When a child is born, the cutting of the umbilical cord is usually treated with some cultural significance. Even in today’s high-tech delivery rooms, the father is often given that privilege, and it symbolizes the child’s entrance into the world as a separate individual.
But beyond that first day of life, we don’t think of it as having much significance. This is not really correct, however, since most of its physical structures remain within our bodies after its prenatal function has ended. Understanding this can help you get to know yourself and how you came to be in this world.
As it is generally known, the belly button is a vestige of the umbilical cord. The umbilical cord was the lifeline that allowed us to develop as a living being. In the womb, the fetus receives a supply of oxygen, nutrients, and information through its umbilical connection with its mother’s placenta.
One umbilical vein and two umbilical arteries flow through the umbilical cord. Through these, we receive plenty of blood from our mother’s placenta, and we send carbon dioxide and waste products out.
The vessels that bring blood to and from the fetus, as well as other ducts that remove waste, constrict and degenerate into ligaments after birth. These ligaments extend from the naval to the liver and bladder.
Some remain embedded in the abdominal wall behind the navel. The inner portions of the umbilical artery remain a part of the circulatory system, connecting to the internal iliac artery that goes down into the legs, as well as the arteries that supply blood to the upper part of the bladder and ureter.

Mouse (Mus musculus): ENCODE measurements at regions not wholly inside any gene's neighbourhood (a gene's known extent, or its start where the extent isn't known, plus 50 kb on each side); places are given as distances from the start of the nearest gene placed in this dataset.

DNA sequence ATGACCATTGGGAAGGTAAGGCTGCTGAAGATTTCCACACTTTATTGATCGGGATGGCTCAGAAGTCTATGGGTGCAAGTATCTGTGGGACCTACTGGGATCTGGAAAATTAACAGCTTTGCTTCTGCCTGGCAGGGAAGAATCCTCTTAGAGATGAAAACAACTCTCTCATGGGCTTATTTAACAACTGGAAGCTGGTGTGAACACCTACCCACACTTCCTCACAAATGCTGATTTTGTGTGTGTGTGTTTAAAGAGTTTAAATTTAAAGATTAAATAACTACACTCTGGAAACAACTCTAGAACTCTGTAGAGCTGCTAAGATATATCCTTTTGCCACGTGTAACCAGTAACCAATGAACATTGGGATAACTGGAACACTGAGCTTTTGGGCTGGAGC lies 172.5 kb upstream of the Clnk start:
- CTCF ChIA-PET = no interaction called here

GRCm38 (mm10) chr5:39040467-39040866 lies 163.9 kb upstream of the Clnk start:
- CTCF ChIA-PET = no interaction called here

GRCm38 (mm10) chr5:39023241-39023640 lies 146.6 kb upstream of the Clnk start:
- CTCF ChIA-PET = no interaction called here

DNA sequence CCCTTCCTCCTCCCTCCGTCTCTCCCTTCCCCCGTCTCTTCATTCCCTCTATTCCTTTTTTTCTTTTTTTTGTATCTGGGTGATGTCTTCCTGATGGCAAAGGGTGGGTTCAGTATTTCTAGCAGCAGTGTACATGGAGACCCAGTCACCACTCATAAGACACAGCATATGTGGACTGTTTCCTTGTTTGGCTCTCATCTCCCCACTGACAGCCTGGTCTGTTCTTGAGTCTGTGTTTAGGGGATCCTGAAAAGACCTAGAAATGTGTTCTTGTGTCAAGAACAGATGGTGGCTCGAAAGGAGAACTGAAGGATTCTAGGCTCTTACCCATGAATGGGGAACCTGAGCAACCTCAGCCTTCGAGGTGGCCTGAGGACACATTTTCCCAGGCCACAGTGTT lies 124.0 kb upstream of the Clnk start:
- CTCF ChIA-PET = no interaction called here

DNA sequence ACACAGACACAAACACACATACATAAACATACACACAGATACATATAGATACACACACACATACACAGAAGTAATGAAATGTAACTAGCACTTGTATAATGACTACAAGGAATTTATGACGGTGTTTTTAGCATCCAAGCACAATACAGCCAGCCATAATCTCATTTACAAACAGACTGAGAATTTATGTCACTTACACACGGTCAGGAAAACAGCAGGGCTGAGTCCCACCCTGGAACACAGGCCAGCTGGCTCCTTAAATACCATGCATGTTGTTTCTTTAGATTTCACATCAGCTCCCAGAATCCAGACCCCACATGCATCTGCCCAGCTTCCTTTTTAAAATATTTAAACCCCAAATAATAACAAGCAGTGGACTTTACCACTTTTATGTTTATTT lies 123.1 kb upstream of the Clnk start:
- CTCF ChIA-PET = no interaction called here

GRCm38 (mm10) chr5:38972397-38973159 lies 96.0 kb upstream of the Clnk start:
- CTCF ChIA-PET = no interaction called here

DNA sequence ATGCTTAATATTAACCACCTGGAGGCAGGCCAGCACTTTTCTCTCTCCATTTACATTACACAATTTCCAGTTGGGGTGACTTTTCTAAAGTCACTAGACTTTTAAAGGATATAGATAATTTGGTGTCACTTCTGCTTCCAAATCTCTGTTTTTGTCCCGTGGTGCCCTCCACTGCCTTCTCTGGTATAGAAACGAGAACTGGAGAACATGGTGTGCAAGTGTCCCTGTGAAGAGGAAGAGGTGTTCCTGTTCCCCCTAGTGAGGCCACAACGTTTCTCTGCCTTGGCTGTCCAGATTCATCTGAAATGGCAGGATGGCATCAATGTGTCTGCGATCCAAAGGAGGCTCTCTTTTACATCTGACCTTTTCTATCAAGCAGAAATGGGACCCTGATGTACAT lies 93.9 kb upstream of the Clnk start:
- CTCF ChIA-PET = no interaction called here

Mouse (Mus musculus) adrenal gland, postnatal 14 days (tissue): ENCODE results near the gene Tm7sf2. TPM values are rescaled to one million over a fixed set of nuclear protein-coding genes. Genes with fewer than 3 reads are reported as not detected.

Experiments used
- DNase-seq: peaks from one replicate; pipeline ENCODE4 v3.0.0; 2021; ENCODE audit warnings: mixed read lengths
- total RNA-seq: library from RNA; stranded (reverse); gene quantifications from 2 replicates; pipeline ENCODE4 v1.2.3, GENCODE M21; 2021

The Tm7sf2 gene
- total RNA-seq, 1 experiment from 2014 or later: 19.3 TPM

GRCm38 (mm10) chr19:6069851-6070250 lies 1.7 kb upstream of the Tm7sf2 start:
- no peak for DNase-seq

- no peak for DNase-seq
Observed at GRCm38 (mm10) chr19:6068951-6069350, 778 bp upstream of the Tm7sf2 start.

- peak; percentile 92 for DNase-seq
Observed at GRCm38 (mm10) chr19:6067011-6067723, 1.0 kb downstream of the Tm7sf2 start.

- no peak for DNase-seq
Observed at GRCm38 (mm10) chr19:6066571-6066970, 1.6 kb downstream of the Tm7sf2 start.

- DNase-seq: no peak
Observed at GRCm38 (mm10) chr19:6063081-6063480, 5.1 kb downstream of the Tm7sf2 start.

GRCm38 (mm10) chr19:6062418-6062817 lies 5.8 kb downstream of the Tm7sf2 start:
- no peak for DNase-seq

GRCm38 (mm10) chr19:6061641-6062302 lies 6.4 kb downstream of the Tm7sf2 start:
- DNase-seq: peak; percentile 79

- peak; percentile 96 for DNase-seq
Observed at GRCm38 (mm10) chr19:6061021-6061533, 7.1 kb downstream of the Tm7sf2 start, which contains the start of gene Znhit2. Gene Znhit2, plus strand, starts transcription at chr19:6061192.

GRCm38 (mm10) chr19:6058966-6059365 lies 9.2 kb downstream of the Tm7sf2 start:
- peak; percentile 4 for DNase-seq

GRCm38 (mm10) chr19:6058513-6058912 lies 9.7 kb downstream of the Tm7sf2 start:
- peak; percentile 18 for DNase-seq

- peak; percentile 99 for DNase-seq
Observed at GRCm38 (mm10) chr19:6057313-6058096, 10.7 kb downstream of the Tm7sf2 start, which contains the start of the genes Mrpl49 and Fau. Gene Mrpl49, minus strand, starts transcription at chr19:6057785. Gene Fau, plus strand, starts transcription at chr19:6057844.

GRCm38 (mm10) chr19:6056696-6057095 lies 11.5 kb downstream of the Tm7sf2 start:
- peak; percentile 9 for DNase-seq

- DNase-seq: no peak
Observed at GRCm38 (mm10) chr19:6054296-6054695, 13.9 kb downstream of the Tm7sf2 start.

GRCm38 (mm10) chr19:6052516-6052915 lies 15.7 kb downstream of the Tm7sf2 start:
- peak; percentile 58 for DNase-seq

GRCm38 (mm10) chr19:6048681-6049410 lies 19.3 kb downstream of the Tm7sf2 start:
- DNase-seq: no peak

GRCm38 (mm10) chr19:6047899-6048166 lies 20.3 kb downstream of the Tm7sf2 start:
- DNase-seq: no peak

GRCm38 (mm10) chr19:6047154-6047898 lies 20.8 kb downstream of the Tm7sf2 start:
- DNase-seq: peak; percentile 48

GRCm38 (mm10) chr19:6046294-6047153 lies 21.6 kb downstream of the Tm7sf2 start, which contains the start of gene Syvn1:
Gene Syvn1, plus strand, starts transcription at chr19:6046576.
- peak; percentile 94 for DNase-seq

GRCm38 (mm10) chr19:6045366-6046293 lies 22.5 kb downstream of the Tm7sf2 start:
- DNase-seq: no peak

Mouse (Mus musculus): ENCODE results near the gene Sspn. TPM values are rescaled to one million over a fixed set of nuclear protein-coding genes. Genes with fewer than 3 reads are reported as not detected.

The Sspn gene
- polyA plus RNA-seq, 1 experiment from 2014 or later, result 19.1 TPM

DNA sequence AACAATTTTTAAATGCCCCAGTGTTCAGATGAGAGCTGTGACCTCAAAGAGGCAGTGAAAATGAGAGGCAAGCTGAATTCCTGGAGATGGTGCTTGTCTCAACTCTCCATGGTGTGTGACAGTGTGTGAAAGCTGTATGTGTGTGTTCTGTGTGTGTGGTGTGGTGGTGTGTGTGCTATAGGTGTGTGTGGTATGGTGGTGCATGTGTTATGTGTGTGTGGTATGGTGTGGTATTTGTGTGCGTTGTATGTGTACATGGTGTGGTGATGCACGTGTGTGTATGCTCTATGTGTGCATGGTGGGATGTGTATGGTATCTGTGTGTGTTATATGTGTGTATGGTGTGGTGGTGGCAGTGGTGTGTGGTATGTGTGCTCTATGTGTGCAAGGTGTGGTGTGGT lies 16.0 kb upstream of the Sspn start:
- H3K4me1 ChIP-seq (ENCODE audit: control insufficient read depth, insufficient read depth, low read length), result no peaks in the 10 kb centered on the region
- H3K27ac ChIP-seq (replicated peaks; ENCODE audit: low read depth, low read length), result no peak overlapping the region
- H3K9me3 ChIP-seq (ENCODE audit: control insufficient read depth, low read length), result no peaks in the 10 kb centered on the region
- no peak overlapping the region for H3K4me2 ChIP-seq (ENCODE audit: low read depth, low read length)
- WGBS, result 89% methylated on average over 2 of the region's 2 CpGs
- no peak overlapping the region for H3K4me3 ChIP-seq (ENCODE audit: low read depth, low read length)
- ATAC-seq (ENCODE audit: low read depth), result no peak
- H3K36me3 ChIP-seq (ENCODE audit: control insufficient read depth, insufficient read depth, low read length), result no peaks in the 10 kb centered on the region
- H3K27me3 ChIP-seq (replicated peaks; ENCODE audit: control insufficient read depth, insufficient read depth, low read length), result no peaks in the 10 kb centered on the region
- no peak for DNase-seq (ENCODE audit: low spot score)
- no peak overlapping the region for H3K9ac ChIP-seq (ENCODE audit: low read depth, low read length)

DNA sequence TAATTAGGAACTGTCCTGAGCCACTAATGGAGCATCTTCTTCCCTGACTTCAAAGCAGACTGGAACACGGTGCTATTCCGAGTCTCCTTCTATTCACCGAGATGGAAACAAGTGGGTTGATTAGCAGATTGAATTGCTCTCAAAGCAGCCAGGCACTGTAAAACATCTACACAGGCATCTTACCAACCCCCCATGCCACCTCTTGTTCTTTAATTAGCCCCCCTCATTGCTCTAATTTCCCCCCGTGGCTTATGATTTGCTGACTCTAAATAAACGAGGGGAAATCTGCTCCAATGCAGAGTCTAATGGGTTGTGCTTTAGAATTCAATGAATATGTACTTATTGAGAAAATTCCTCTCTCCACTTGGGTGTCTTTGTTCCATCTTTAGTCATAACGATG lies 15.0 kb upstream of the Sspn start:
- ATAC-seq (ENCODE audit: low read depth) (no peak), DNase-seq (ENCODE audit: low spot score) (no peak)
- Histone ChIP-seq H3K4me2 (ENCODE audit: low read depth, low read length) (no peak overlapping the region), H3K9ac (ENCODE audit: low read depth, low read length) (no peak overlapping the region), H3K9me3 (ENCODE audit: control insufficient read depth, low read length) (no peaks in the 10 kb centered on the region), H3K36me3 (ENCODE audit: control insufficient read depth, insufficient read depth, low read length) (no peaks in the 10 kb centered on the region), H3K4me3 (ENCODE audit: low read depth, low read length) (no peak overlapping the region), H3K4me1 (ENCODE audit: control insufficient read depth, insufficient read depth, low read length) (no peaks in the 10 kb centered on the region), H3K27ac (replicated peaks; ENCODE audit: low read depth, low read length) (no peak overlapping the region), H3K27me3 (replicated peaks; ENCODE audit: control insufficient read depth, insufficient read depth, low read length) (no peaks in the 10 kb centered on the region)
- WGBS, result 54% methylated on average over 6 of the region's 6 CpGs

Have you ever had a tingling sensation in your bladder or urinary system or felt an urge to urinate when you washed, picked, or poked your belly button? This is because by stimulating your belly button, you also stimulate your umbilical artery and the ligaments that used to be the tubes that kept you alive.
The functions of the vessels have changed because your umbilical cord was cut, but their structure remains. That’s why pressing and massaging your belly button, which once acted as a port and hub supplying oxygen and nutrients received from your umbilical cord to your whole body, has great significance. When you do Belly Button Healing, the stimulation can affect the liver, bladder, pelvis, and legs, because they are connected with those former umbilical vessels.
The key to Belly Button Healing, is found in the position of the belly button. The navel is in the center of the human body. Gathered around the belly button are major organs for maintaining life, including digestive, circulatory, respiratory, and immune organs.
Consequently, we can influence these organs through Belly Button Healing. Promoting good digestion, facilitating blood circulation, breathing deeply, and strengthening the immune system are essential components of good health. The button that turns these on all at once, we can say, is the belly button.
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